If you work for a competitive company in the United States, it’s possible that your workplace offers a life insurance policy as an added employee benefit. There are many advantages to enrolling—which we’ve listed below. But first, there are a few details to consider. You may be wondering if coverage through your employer will be sufficient to financially support your loved ones should the unthinkable happen, or if it’s better to sign up for supplemental individual coverage on your own.
To help untangle some of these considerations, we outlined the pros and cons of group term life insurance for your reference below.
What Is Group Term Life Insurance?
Group term life insurance is essentially a contract between your employer and a group of employees (your co-workers). It’s similar to individual coverage, except that the business is essentially the “owner” of the policy. There are two categories that fall under this type of policy: basic and supplemental.
- Basic: A basic group term policy is life insurance offered by your employer at little to no cost to you.
- Supplemental: A supplemental policy is any type of insurance you receive in addition to the basic policy offered through your work. Since group policies aren’t as robust as individual policies, many workers have their own insurance to ensure that the death benefit on their policy is sufficient for the needs of their beneficiaries.
How Does Group Term Life Insurance Work?
Group term life insurance works like an individual term policy in that they expire after a set period of time. Your premium is paid on a monthly basis to keep the plan active—and, depending on the details of your company’s specific policy, either you or your employer pays this monthly payment to the life insurance carrier. In the event that you pass away, the death benefit is paid out to your beneficiaries.
Seems pretty straight-forward, but there are a few nuances to this type of coverage that differentiates it from an individual term policy.
- Qualifying is easy. Unlike individual term policies where personal information about your age, gender, family history, and overall health are taken into consideration, insurers of group policies can guarantee coverage. This means the risk is not measured on an individual basis, but instead on the group as a whole—including the ratio of men to women applying, the type of work the company performs, and the spectrum of ages. The premium is thus determined by the collected statistics of the entire group.
- It’s convenient. Having a group policy through work means that you can easily enroll without having to research carriers and policies on your own time. The application process is also typically much shorter than if you were to go it alone.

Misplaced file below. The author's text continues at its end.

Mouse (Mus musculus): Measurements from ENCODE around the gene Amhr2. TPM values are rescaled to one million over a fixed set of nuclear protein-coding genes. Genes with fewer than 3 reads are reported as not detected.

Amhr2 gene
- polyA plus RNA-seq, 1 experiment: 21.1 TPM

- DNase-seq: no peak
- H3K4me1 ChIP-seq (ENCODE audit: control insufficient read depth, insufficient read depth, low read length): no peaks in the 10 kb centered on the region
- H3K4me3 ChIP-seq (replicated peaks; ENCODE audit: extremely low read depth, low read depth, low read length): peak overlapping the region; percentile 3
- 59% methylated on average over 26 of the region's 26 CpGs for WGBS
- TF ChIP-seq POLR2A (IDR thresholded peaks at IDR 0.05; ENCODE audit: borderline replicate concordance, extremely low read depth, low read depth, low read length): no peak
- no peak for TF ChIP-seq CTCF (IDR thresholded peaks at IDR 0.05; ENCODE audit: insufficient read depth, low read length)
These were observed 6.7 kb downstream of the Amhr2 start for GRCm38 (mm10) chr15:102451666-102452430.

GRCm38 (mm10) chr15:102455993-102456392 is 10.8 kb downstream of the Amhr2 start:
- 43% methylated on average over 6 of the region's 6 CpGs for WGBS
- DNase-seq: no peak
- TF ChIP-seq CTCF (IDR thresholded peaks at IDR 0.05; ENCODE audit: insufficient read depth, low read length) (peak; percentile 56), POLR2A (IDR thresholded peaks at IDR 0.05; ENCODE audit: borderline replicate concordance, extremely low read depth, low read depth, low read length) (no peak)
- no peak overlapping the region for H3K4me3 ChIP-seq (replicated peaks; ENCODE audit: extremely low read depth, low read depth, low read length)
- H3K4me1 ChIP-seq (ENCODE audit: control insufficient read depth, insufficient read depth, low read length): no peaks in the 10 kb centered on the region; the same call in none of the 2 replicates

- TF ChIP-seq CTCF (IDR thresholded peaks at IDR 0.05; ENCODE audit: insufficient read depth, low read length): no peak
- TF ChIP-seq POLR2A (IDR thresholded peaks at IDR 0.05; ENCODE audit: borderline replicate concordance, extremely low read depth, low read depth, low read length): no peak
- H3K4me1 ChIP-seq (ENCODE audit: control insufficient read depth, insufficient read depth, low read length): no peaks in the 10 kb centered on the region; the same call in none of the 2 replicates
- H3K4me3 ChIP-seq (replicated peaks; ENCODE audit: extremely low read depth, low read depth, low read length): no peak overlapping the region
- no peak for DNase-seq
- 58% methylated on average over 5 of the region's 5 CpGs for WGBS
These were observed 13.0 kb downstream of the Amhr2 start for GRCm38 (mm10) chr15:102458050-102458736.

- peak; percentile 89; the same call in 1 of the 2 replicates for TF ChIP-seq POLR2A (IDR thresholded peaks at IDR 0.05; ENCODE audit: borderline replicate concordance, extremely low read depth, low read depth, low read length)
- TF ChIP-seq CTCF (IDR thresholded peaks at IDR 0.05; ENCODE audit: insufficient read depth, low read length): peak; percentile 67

- It’s affordable. Since risk is determined by a group in individuals, the monthly payments are typically cheaper—this is especially true if you happen to be applying later in life, aren’t in great health, or are pregnant at the time of enrollment.
- Coverage can be limited. If you were to receive a term policy on your own. Many employers want to offer robust benefits while also saving as much money as possible, and reduce overhead costs. Providing life insurance to their employees is no exception.
- It's usually temporary. There’s a risk that your employer discontinues offering it as a benefit, leaving you without life insurance. For this reason, it’s generally recommended by experts to think about group term life insurance as supplemental to having an individual policy.
- Lower death benefits. Typically 1-2 times your salary—and that amount may not be enough for your beneficiaries to live on should anything happen to you. This deviates from an individual term policy where the death benefit is much higher.
- It can go up. When compared to a term life insurance policy where your rate is “locked in” for a period of time, your group term rate could increase as you age.
What Are The Tax Implications Of Type Of Coverage?
There are several tax implications to having group term life insurance. It’s a nontaxable benefit—up to a certain amount—and the first $50,000 you pay for the policy is excluded from each of the employee’s taxable income (the rest must be included). Anything above the base that you (or your employer) pays is also subject to Social Security and Medicare taxes, so, this is important to consider before applying.
Any policy is better than no policy. Even if your company doesn’t offer group term life insurance, having an individual option can ensure the financial security of your loved ones and give you greater peace of mind. Find out for yourself, and get a quote from Ethos by applying online.